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Idaho's North Central Public Health District: The Time for Accreditation Is Now

Bud Nicola, MD, MHSA, led a training about the role of accreditation in public health and common QI tools and techniques to help Idaho's North Central Public Health District in their process.

Bud Nicola, MD, MHSA, led a training about the role of accreditation in public health and common QI tools and techniques to help Idaho's North Central Public Health District in their process.

April 12, 2012

Health departments across the country are implementing Quality Improvement (QI) measures to improve performance and demonstrate accountability in preparation for national public health accreditation. This is no small process. That's why Idaho’s North Central Public Health District invited NWCPHP faculty member Bud Nicola, MD, MHSA, to lead a training about the role of accreditation in public health and common QI tools and techniques.

"The accreditation process gives us a roadmap to demonstrate the value we provide to our community," said Carol Moehrle, North Central District Director, explaining why she requested the training. "We already collect data and document much of our work, but now we want to make a major organizational shift to use that data to improve our processes and performance."

She also praised her leadership team and board of health for supporting the district-wide effort.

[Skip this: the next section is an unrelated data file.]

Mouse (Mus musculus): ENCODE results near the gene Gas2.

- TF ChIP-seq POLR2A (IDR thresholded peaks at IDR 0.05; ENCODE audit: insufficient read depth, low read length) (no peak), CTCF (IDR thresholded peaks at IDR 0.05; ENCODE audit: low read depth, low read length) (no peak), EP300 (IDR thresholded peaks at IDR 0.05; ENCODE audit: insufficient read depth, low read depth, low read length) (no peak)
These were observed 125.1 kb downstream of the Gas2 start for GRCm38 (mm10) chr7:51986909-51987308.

Although accreditation is voluntary, Nicola encourages all health departments to participate. He explained, "Accreditation provides a system of accountability—something all organizations should strive for. Using QI techniques in the process is good management."

Good managers also look for ways to maximize their resources. With a staff of only 50 people to cover 13,000 square miles, Moehrle does this by cross-training everyone, including herself, on job duties outside their primary position.

"I sometimes cover for staff when they are gone, and it really helps me appreciate their work," she said.

Because they are busy covering such a large region, staff at the North Central Health District have few opportunities to get together as one group. This training was a special event involving everyone and every level of the organization in the accreditation process.

"The best thing I can do for my staff is keep them well trained. Increased skills and knowledge contribute to job satisfaction and retention," said Moerle.

Moehrle explained that staff are being asked to do more and more, which makes training essential. This strong emphasis on training, especially in the current economic climate, may sound unique, but it is based on years of experience. In 1991, at the age of 35, Moehrle became the youngest health district director in Idaho and the first female director for her district. Those early learning years prepared her for the current challenges of public health management.

"We've had rocky times and staff have gone without," said Moerle. "They just got their first raise in five years. We also have 20 fewer employees compared to five years ago, and that loss is hard."

Despite the challenges, Moehrle says she is continually amazed by the resilience of the public health workforce, and she is hopeful about the implications of national accreditation.

"My father is a clockmaker, and he always tells me 'Timing is everything.' He's right. Timing is everything, and the time for accreditation is now."

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